“It is clear that there is concrete information that a public hearing with the suspect present could quickly lead to an extraordinary and very difficult situation in terms of the investigation and security,” the court said.

Minutes earlier, as noon approached, Prime Minister Jens Stoltenberg stood before crowds of people and urged them “to remember the victims. I hereby declare one minute’s silence across our country.”

All that could be heard in some places was the cry of gulls as trams stopped, cars pulled over and Norwegians bowed their heads, standing to attention with their hands clasped in prayer. Even after the formal 60 seconds, many seemed reluctant to move on, locked in private thoughts.

Rescue workers in red suits and fluorescent jackets stood in silence on a lakeshore near Utoya island outside Oslo where at least 86 of the dead perished on Friday in a rampage of gunfire that lasted at least 90 minutes. Earlier the same day, a huge bomb explosion had rocked government offices in central Oslo, killing seven people.

Mr. Breivik admits to the shootings and the bombing, his lawyer, Geir Lippestad, has told Norwegian news media, but he rejects “criminal responsibility.” Mr. Lippestad said that Mr. Breivik insists that he acted alone, and alone wrote a mammoth manifesto — rambling from a hostile historical look at Islam to recipes (and price lists) for bomb manufacture to his family’s pressure on him to date.

“He has said that he believed the actions were atrocious, but that in his head they were necessary,” the lawyer said. “He wanted a change in society and, from his perspective, he needed to force through a revolution. He wished to attack society and the structure of society.”

The minute’s silence in central Oslo and elsewhere came after a morning when people gathered quietly, some in tears, to contemplate the spreading blanket of bouquets in front of the Oslo Cathedral.

In the same place on Sunday, the royal family and average citizens alike, some traveling long distances, came to a memorial service for the dead in the cathedral. Long lines of people of all ages and colors waited patiently and quietly, some of them crying, to lay flowers or light candles. Someone propped up a radio on a post so those waiting could listen to the service inside.

Unexpectedly on Monday, the hunt for evidence also spread to southern France, where, The Associated Press reported, French gendarmes searched the house of his father, Jens Breivik, who was said earlier to have lost contact with his son many years ago. It was not clear what the officers were looking for or what they had found.

The Norwegian police and security services meanwhile faced numerous questions about their slow response to the reports of shooting on Utoya, where the country’s governing Labor Party was holding its annual political summer camp, considered Norway’s nursery school for future leaders. The police took an hour to arrive on the island after the first reports, and officials said that it was hard to find boats and that their helicopters were only capable of surveillance, not of shooting down the killer.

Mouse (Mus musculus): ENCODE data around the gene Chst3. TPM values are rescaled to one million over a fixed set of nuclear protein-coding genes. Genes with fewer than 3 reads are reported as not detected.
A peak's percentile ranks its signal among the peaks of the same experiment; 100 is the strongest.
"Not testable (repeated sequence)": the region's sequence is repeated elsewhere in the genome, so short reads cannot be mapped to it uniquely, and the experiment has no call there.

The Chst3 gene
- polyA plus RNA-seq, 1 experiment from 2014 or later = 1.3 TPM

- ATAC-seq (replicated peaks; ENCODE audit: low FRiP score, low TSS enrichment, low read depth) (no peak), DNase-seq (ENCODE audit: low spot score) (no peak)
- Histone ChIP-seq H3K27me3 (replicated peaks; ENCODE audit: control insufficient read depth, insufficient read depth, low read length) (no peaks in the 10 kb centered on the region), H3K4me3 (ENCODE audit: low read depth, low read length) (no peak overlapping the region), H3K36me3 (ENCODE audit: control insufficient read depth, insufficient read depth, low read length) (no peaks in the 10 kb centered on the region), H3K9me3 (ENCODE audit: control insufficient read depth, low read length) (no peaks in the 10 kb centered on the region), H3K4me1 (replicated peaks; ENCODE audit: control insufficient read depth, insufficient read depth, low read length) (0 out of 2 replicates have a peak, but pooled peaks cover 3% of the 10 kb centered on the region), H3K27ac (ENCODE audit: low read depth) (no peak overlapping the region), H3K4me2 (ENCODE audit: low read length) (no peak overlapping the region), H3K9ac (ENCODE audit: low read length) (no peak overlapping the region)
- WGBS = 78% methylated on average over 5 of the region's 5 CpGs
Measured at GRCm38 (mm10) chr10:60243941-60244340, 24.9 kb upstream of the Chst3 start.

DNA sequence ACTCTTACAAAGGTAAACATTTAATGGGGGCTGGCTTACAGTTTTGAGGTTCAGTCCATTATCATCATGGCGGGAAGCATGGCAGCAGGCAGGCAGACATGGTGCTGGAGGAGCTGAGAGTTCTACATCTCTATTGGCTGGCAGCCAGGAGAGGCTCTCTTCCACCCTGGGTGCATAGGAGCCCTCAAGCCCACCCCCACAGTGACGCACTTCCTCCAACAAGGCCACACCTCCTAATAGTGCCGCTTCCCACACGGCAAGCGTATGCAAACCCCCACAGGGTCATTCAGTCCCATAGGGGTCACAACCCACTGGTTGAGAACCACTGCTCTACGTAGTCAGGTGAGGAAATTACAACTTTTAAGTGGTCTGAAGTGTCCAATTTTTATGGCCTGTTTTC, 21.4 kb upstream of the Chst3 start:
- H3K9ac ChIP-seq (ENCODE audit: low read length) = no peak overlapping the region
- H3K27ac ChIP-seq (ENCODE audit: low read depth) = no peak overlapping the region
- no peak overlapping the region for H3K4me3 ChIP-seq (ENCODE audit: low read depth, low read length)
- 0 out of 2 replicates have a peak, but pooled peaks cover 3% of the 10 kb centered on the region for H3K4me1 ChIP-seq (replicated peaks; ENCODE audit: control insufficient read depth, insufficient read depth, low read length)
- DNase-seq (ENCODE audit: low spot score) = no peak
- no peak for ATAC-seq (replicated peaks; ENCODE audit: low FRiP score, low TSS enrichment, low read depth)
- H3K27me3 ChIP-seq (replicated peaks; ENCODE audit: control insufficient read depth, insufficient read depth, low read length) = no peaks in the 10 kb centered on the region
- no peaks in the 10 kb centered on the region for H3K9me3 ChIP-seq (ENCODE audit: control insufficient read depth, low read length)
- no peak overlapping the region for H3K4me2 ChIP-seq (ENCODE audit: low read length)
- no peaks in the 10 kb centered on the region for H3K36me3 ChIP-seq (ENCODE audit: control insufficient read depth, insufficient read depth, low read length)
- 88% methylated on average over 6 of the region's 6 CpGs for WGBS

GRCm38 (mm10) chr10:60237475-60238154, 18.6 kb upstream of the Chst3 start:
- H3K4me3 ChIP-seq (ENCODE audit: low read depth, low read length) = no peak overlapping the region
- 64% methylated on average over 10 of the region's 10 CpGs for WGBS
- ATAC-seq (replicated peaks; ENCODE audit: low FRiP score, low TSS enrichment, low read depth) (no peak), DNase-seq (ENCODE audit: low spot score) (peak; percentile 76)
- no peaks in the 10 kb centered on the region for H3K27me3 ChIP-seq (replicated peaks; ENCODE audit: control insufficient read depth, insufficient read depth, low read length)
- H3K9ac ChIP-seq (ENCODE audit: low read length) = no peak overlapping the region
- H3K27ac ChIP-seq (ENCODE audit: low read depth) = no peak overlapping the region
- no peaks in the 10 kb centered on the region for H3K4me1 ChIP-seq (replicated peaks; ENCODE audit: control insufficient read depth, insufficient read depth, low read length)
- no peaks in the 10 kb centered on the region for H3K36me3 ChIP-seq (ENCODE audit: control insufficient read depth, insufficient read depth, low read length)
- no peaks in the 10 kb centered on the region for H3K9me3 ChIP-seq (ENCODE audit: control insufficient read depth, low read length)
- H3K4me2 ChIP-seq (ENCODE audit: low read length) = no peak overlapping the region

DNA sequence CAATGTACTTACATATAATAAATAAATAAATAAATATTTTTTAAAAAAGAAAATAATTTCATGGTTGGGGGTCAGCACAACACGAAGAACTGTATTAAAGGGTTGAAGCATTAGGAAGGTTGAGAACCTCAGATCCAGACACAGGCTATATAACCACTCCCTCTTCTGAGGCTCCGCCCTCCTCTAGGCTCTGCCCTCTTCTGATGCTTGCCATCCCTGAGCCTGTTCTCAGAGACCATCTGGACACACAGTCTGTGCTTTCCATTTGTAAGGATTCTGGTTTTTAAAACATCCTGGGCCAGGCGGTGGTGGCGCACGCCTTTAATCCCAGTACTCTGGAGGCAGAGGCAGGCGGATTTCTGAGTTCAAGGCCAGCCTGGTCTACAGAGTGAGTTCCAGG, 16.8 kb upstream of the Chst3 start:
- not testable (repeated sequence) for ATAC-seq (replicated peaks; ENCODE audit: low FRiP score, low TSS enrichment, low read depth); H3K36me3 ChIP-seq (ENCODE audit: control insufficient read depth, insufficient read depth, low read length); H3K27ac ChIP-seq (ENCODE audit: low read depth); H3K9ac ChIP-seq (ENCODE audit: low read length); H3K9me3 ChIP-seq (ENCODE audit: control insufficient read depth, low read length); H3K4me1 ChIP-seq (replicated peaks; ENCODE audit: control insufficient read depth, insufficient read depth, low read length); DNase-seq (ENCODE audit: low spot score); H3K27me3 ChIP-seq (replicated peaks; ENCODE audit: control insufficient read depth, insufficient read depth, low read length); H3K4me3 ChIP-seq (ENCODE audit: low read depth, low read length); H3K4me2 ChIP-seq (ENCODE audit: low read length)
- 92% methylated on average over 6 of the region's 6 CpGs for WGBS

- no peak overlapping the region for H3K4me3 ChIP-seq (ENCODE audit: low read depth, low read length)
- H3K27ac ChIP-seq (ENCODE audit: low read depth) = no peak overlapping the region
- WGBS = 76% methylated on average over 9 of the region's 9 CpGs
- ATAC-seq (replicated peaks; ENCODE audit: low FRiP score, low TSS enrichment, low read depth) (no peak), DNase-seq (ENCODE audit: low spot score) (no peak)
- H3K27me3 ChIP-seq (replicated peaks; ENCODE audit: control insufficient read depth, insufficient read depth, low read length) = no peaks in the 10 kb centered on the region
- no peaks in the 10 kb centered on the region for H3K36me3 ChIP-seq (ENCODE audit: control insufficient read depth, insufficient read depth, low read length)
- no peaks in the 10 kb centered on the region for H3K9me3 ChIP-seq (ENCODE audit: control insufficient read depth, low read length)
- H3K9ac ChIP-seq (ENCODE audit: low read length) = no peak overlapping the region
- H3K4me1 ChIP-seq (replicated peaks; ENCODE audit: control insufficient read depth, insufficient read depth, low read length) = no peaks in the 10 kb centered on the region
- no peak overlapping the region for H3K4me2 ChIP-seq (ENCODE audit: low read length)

Some speculated that Mr. Breivik had wanted an open court proceeding on Monday in order to further publicize his anti-immigrant, anti-Muslim ideas, which center around the conservation of cultural and Christian values in the face of what he sees as a continuing effort by Islam to conquer Europe since the Ottomans were stopped at the gates of Vienna in 1683. His manifesto, called “2083 — A European Declaration of Independence,” seemed intended to reflect the 400th anniversary of the siege.

Mr. Breivik was said by analysts to have been an occasional commenter on a blog, Gates of Vienna, which is topped by these words: “At the siege of Vienna in 1683 Islam seemed poised to overrun Christian Europe. We are in a new phase of a very old war.”

According to the police, when he surrendered, Mr. Breivik was carrying an automatic rifle and a pistol and he still retained “a considerable amount of ammunition.” Doctors have said that he was apparently using dumdum bullets, expanding rounds designed to inflict the deadliest wounds possible victims.

With no death penalty and the longest prison term possible in Norway set at 21 years, some Norwegians wondered how best to punish Mr. Breivik.

Hedda Felin, a political scientist and human resources manager, said that giving Mr. Breivik an open platform “was more of a reward than a punishment.” He said in his manifesto that he considered killing Norway’s top journalists at their yearly meeting, she said, for not listening to him and his arguments.

“He wants an open trial to be listened to, so journalists will now write about his ideas,” Ms. Felin said. “A real punishment would be not to write about him at all.”

There were church services all over Norway on Sunday. At the Oslo Cathedral, King Harald V and Queen Sonja of Norway, who joined Monday’s minute of silence, were both in tears on Sunday, and they were hardly alone. Prime Minister Stoltenberg, who knew many of the dead, said, “We are crying with you, we feel for you.” The brief period since the killings “feels like an eternity — hours and days and nights filled with shock and angst and weeping,” he said.

“Each and every one of those who has left us is a tragedy,” Mr. Stoltenberg added. “Together, it is a national tragedy.”

Steven Erlanger reported from Oslo and Alan Cowell from Paris. Elisa Mala contributed reporting from Oslo.